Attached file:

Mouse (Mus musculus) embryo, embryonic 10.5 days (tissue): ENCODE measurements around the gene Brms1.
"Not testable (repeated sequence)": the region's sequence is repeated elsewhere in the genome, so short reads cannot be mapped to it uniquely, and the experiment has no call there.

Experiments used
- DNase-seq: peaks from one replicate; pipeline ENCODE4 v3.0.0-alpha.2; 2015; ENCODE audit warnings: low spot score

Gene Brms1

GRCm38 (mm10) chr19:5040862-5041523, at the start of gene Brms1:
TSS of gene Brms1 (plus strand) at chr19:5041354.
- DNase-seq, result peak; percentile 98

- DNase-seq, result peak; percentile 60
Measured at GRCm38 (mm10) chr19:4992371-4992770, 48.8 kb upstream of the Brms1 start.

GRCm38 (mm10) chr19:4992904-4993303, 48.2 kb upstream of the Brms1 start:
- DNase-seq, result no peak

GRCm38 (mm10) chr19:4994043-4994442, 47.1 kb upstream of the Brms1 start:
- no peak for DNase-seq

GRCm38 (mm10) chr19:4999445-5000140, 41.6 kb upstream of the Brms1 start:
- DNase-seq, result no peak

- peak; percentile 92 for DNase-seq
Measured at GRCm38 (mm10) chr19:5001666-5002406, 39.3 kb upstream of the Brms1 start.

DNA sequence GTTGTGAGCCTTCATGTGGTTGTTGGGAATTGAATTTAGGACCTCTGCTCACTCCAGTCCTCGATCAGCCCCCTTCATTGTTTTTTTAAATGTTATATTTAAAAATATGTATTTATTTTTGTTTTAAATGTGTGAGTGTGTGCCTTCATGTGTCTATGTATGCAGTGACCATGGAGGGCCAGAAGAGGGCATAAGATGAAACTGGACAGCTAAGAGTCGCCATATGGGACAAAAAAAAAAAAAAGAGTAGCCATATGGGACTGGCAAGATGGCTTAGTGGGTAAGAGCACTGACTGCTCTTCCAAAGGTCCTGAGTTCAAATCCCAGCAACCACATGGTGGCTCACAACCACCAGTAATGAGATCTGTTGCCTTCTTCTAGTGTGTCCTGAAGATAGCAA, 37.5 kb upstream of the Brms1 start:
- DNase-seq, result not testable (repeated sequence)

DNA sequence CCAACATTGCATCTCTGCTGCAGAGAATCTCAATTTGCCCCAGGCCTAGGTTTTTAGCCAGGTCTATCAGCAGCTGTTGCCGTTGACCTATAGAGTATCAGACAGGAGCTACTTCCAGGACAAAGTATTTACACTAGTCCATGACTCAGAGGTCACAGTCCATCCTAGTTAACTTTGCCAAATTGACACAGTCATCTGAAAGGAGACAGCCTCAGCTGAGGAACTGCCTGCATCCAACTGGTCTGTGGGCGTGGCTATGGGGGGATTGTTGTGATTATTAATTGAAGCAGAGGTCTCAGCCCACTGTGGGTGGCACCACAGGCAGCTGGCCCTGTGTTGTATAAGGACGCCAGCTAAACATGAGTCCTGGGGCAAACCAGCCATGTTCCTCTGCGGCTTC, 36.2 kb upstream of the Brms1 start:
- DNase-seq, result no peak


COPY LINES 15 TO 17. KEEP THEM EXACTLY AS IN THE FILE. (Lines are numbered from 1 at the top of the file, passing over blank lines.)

GRCm38 (mm10) chr19:4999445-5000140, 41.6 kb upstream of the Brms1 start:
- DNase-seq, result no peak

- peak; percentile 92 for DNase-seq